Washington (CNN) -- President Obama tore into the Republican opposition on Capitol Hill Wednesday, blaming the GOP for what he called politically motivated opposition on virtually every issue.
Democrats have been willing to incorporate Republican ideas on health care and other issues, he said, but Republicans have not been willing to do the same.
Addressing a gathering of Senate Democrats, Obama promised to "call (Republicans) out when (Democrats) extend a hand and get a fist in return."
Several Democrats facing tough election fights this November were given time to ask the president questions on high-profile issues such as trade and deficit reduction. Much of the president's time, however, was used to lash out at GOP tactics.
Senate Republicans, he said, have tried to employ the filibuster more over the past year than in all of the 1950s and 1960s combined. The GOP's strategy has been "20 years of obstruction packed into one," he said.
"If you want to govern, you can't just say no," he argued. "It can't be about just scoring points." The filibuster, he added, only works as intended if there is a "genuine spirit of compromise."
The president's tough rhetoric was part of a more aggressive -- and frequently populist -- White House strategy in the wake of the Democrats' recent upset loss in the Massachusetts Senate race. GOP Sen.-elect Scott Brown's victory stripped Democrats of their 60-seat Senate supermajority and raised fears among many congressional Democrats about a potential GOP landslide in the upcoming midterm elections.
The Democratic answer to the Massachusetts Senate race should not be "to do nothing" in Congress, he said. Nervous constituents want to see legislative progress, he asserted.
"We should do more, and we should do so without delay," he said.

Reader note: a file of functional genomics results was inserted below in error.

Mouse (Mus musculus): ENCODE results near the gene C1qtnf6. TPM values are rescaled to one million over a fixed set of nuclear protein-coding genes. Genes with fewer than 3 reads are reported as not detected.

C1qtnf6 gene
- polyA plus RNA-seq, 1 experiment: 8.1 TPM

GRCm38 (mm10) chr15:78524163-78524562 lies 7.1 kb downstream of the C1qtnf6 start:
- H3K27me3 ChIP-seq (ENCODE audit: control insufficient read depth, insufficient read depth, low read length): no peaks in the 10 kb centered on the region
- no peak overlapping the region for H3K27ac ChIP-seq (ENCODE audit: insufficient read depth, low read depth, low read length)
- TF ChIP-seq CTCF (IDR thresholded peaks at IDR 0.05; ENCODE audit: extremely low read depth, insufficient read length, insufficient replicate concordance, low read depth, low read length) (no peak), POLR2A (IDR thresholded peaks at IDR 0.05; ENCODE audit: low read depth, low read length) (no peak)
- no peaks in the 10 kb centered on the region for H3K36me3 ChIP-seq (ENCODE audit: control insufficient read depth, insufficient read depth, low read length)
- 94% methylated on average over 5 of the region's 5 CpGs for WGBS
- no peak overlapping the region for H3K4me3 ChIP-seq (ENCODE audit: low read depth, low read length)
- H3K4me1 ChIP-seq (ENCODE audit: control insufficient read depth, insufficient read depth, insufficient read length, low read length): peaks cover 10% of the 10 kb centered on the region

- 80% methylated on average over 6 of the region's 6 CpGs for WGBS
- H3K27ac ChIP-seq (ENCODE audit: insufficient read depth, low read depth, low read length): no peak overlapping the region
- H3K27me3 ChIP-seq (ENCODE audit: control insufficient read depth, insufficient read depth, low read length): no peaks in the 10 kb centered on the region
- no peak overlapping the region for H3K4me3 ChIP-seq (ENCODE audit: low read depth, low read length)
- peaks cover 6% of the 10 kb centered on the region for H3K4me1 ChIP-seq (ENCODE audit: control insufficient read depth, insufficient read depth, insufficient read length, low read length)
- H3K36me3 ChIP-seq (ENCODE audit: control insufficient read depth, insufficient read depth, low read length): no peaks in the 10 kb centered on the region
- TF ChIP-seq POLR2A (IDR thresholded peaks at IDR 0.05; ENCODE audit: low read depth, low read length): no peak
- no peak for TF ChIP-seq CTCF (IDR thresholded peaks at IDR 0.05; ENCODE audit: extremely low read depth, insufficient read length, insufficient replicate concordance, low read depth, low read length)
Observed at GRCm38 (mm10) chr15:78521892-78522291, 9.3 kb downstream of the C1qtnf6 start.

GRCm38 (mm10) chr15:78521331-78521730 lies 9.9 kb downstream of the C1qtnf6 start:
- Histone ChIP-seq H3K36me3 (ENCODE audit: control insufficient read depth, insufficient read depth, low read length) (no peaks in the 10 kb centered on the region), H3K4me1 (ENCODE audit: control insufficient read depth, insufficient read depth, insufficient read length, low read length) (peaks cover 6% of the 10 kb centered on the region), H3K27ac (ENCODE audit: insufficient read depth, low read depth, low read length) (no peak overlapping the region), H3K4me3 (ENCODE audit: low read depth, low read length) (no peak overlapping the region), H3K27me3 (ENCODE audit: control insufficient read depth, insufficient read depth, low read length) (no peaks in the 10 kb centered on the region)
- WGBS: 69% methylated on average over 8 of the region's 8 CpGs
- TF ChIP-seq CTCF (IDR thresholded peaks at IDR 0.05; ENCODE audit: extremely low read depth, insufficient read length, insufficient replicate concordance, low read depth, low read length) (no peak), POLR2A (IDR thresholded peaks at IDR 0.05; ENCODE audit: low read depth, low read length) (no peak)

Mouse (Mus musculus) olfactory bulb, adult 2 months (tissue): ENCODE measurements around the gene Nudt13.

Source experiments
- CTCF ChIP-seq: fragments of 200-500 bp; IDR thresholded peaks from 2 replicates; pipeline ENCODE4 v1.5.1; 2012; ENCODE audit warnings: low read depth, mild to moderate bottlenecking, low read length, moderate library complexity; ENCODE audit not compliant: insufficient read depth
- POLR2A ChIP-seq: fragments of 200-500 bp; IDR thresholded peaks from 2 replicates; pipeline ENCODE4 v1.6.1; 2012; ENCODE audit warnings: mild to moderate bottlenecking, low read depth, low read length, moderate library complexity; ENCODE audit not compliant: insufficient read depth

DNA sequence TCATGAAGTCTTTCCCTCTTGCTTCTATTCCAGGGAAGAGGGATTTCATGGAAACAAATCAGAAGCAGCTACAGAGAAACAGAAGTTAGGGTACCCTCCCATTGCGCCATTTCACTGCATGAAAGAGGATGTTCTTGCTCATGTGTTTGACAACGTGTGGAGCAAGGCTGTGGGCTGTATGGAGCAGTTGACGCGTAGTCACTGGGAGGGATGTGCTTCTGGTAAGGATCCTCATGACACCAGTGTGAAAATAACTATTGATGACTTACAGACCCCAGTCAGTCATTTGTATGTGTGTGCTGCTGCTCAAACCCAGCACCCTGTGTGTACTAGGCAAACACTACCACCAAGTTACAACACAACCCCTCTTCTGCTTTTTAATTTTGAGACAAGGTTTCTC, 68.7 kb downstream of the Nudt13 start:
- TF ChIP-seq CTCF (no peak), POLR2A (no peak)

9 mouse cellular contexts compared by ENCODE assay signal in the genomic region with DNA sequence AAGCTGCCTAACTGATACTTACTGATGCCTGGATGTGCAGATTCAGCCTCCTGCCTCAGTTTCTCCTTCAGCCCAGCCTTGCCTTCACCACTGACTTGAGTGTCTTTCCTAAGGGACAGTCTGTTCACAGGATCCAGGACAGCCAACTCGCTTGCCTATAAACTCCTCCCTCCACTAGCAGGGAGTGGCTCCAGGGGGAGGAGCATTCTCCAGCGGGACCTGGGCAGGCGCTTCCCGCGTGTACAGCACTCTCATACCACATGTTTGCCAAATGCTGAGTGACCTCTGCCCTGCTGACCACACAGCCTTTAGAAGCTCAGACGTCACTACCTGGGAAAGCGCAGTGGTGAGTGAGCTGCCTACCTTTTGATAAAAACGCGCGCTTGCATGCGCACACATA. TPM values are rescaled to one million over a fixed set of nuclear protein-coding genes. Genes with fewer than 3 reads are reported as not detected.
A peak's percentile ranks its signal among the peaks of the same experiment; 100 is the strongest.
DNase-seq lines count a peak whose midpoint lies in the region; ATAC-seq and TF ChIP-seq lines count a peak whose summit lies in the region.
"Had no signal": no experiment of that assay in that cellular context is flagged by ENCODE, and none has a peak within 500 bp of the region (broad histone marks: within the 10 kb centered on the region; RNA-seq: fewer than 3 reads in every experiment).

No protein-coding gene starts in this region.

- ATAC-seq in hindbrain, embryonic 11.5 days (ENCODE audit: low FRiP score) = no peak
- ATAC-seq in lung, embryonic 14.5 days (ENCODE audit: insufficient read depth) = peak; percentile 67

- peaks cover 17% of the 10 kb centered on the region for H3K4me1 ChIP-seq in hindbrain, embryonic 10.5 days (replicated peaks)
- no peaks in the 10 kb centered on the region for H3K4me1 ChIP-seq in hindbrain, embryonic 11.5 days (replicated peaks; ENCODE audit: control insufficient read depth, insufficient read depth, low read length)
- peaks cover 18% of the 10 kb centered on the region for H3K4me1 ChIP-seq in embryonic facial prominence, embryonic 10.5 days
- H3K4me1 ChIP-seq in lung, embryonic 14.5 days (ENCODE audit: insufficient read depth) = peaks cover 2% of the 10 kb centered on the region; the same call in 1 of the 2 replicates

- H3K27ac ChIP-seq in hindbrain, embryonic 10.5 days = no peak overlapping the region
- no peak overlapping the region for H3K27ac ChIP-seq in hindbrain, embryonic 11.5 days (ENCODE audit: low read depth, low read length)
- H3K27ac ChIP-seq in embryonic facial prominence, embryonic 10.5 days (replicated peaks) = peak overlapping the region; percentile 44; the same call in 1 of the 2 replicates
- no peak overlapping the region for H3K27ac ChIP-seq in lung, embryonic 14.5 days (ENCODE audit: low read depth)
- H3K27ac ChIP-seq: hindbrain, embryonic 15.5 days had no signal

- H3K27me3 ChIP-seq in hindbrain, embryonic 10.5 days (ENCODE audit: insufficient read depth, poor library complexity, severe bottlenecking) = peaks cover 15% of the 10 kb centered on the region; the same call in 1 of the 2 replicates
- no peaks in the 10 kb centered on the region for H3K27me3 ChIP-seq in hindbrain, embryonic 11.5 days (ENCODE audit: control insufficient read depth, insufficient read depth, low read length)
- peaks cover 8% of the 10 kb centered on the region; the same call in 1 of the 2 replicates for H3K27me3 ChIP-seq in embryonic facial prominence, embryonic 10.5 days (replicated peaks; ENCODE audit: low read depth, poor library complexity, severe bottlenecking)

In recent days -- during a meeting with House Republicans in Maryland and in town hall forums in Florida and New Hampshire -- Obama has repeatedly offered to work with GOP leaders. At the same time, he has been ratcheting up his own partisan rhetoric.
"By extending an olive branch to Republicans, the president appears to be attempting to appeal to independent voters who have flocked to the GOP over the past several months," CNN Deputy Political Director Paul Steinhauser said.
"But the president also needs to rally a deflated and angry Democratic base, which accounts in part for his tougher attacks against GOP leaders."
Obama cited several examples of what he said was GOP legislative maneuvering motivated purely by political considerations. Among other things, he raised the recent example of seven GOP senators who backed a bill establishing a bipartisan deficit reduction commission, but then turned against it when the proposal came to a vote.
He also noted that a large number of bills have been subjected to Republican-led filibusters, only to receive 85 or 90 votes once the filibuster is broken and the legislation is allowed to move to a final vote.
I'm "not open to switches" solely "because it's good short-term politics," he said. I won't tolerate an "if you lose, I win" mentality.
Obama urged Senate Democrats to stop listening to what he called politically oriented cable television shows on networks such as Fox News, CNN and MSNBC, and instead get out of the Washington "echo chamber."
Most people "don't care about majorities and minorities and process," he said. They just want to know if their elected representatives are "delivering for me."
The president warned fellow Democrats that the public is often misinformed on key issues such as budget deficits. Many constituents will cite foreign aid or legislative earmarks when discussing ways to reduce spending, he said, when in reality those items constitute a minuscule share of federal spending.
Balancing the budget while refusing to raise taxes and exempting entitlement programs such as Social Security and Medicare would require 60 percent cuts in virtually every other program, and "that's just not going to happen," he said.
Noting that Bill Clinton left office with budget surpluses, Obama asserted that Democrats "should have credibility" on the deficit issue. But the party is "still haunted" by debates from the 1960s and '70s when the party was stuck with the "tax and spend" label, he said.
CNN's Dana Bash and Alan Silverleib contributed to this report.